where the writers are
Bruises

Over the weekend I attended a workshop led by Brooke Williams, author of the lovely memoir Halflives and my neighbor here in the beautiful southern Utah wilderness.  Brooke is now at work on the story of one of his Mormon ancestors.  Or possibly at work on more than one story about more than one ancestor.  Brooke isn't sure.  Dead people keep talking to him.

"Let's just be still and listen for a while," Brooke said, "and see if anyone comes to us, and just start writing and see what we find."

There were ten of us around the table.  None of us regarded Brooke's request as an unreasonable one.  Most of us were already in the habit of spending time with invisible people.  Most of us knew that the job of the writer is to make the unseen seen.

I closed my eyes and waited.  It wasn't long before a dead man came to me, a relation I'd been aware of but never thought--or wanted to think--much about, a violinist and teacher of violin who'd lived a long and (I hoped) productive life before being exterminated at the Sobibor concentration camp.  His showing up surprised me; we'd never chatted before.  (I really hadn't wanted to think about him.)  But there he was.  I was able to write a bit about how I knew about him, a few pages of stiff, self-conscious writing of the kind you do when you feel someone's right at your back.  Then we took a break and went out for lunch, and then we came in again and sat down to write some more.

The afternoon was better; I wrote about how, when I was young, I didn't want to play the voilin because it would leave black marks on my neck.  How I chose the flute instead, which ended up being a disaster because, not only did the instrument not touch me, it didn't suit me at all.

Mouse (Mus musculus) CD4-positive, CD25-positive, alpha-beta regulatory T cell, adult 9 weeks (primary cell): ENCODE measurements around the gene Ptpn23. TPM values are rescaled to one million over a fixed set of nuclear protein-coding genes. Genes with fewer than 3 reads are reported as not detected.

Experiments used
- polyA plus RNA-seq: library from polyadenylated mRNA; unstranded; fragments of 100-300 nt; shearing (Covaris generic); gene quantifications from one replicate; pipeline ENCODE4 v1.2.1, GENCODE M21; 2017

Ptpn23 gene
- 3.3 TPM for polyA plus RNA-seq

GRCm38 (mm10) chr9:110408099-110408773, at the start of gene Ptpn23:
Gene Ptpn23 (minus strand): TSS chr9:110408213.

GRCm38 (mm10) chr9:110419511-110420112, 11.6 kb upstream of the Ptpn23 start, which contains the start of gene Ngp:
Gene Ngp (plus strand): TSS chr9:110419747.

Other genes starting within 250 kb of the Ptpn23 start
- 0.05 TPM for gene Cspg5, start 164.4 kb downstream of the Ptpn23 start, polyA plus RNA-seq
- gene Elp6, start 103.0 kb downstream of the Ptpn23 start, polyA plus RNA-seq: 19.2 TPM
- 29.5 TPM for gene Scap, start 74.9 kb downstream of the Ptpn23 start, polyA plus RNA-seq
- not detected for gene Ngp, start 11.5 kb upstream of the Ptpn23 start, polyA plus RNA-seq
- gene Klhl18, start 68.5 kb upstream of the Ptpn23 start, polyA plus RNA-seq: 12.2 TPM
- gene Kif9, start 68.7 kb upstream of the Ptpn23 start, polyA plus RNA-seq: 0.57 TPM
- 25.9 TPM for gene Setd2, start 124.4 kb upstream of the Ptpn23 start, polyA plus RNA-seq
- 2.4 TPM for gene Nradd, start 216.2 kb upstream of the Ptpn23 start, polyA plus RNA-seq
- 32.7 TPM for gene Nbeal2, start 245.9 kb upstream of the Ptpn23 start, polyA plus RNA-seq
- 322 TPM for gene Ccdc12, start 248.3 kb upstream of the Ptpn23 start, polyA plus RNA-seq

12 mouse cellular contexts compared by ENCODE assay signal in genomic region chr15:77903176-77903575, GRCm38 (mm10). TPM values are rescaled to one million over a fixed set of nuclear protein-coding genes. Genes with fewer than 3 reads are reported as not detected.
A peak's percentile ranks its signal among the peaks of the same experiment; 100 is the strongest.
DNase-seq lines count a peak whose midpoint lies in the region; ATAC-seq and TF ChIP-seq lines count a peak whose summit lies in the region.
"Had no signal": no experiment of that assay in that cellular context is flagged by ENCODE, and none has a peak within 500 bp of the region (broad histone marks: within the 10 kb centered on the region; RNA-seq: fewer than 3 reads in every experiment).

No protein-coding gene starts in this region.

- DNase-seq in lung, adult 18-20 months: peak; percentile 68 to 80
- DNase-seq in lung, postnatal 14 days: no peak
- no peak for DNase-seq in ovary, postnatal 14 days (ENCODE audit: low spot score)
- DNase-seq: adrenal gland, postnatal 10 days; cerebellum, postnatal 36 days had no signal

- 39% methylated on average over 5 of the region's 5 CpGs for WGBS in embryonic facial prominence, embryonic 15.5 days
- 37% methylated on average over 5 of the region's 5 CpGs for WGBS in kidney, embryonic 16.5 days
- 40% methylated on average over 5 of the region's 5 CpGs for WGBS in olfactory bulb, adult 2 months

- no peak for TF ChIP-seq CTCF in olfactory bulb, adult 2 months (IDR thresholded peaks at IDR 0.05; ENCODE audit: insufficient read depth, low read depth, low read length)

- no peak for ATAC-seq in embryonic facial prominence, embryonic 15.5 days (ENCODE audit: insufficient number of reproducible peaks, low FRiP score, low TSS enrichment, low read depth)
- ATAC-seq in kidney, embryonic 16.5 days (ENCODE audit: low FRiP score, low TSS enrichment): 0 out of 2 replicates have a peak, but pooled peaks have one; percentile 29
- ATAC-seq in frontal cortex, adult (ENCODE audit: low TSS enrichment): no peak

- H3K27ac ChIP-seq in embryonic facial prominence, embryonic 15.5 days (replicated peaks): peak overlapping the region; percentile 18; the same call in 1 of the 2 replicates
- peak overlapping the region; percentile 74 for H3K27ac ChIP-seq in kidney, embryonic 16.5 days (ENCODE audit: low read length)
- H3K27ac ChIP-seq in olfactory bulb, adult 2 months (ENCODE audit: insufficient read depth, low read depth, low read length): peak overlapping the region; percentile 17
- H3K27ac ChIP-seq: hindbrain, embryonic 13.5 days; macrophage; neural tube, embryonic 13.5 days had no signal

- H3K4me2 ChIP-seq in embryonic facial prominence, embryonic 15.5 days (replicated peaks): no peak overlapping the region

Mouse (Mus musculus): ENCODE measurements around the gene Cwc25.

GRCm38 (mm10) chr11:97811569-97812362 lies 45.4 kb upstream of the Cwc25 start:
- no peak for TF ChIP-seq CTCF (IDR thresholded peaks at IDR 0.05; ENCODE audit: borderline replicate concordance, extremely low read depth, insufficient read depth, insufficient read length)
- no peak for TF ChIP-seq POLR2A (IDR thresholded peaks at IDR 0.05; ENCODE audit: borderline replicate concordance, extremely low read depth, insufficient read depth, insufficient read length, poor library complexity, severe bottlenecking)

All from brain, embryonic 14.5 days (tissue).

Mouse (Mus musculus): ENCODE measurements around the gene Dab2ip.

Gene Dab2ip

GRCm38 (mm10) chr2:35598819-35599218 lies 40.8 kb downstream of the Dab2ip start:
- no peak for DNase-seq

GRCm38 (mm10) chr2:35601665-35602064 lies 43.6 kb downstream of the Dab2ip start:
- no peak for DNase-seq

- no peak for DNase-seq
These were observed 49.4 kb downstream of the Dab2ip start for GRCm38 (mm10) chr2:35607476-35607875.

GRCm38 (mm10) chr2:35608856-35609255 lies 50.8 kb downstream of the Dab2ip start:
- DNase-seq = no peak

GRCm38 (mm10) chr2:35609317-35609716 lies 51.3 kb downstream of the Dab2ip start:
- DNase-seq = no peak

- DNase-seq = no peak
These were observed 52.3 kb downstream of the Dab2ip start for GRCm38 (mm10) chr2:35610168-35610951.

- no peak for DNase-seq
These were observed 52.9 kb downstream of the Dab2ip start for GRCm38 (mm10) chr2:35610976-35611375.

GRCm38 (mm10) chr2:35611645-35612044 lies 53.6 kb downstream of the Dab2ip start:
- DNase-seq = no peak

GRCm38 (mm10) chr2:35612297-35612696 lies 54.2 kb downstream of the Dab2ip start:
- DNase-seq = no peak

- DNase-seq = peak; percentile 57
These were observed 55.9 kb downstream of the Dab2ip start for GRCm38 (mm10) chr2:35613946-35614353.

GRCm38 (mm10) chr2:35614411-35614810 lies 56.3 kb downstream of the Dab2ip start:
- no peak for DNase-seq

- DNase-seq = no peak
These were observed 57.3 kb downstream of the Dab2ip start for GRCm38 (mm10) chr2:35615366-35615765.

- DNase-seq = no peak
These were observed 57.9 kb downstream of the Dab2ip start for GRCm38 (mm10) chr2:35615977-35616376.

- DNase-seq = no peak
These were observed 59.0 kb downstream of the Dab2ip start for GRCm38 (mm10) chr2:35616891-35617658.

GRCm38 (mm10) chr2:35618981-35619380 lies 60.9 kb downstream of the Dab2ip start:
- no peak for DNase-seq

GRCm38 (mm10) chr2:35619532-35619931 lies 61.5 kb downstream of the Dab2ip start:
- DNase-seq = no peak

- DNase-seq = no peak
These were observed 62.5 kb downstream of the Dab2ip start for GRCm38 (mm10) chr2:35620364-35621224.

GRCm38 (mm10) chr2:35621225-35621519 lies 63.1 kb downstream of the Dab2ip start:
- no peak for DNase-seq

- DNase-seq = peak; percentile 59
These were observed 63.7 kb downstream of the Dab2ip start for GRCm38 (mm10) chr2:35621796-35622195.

I thought about how, only recently, I'd picked up a friend's violin and how strangely familiar it and the bow had seemed.

You see, the voice said behind me, you need to play what fits naturally to your hand, even if it bruises you.

The work I do often comes painfully to me.  I'm often tempted to play something else, something shiny instead of strung with gut.  Then when I do . . .

You find you don't have the mouth for it.

Right.

Ah.  So then you know.

Yes.

It was time to put our pens down and talk about what we'd written.  Brooke had been chatting with a man on a train traveling West from Denver. Monette had a woman lead her down into a well and tell her to sit there. Diana didn't want to think about the dead anymore and wrote about a tree.  Riley's grandfather, a World War II pilot, had killed himself and she didn't know why.  Nancy had a woman tell her, "You can never speak all the love inside you."

"When you get to the core of things," Brooke said, "you end up writing a story that you think is not your story.  But it is your story.  Because it's everybody's story.  Everybody lives there."

Andante.

--MD